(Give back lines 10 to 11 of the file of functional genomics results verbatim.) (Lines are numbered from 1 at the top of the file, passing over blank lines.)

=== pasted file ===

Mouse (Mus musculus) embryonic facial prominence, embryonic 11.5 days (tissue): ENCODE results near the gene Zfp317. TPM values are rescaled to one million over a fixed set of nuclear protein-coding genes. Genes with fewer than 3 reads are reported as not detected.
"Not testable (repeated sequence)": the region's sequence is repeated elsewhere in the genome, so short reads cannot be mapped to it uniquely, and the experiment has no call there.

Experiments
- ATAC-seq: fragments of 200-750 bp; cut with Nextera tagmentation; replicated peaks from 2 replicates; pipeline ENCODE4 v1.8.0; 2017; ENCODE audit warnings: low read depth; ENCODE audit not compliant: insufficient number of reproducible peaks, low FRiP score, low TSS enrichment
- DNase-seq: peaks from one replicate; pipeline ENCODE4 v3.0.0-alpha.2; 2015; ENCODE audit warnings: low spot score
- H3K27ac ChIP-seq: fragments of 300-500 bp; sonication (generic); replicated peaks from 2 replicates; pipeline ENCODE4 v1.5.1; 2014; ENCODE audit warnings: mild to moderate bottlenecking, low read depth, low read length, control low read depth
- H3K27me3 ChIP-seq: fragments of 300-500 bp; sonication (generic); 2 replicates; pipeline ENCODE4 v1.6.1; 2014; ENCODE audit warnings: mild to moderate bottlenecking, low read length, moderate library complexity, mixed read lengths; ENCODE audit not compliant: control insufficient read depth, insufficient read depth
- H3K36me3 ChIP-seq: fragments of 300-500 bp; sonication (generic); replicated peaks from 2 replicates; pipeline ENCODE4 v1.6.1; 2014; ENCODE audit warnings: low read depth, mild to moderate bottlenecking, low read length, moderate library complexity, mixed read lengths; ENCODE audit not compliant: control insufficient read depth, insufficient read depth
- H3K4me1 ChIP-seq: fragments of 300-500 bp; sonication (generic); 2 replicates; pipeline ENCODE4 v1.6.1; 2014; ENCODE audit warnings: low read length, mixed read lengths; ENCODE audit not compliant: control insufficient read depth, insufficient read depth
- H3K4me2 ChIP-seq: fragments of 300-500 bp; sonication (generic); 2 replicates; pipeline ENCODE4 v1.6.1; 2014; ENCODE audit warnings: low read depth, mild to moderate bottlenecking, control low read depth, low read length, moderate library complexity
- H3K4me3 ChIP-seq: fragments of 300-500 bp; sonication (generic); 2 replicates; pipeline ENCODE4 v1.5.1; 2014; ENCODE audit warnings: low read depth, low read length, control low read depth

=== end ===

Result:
- H3K4me2 ChIP-seq: fragments of 300-500 bp; sonication (generic); 2 replicates; pipeline ENCODE4 v1.6.1; 2014; ENCODE audit warnings: low read depth, mild to moderate bottlenecking, control low read depth, low read length, moderate library complexity
- H3K4me3 ChIP-seq: fragments of 300-500 bp; sonication (generic); 2 replicates; pipeline ENCODE4 v1.5.1; 2014; ENCODE audit warnings: low read depth, low read length, control low read depth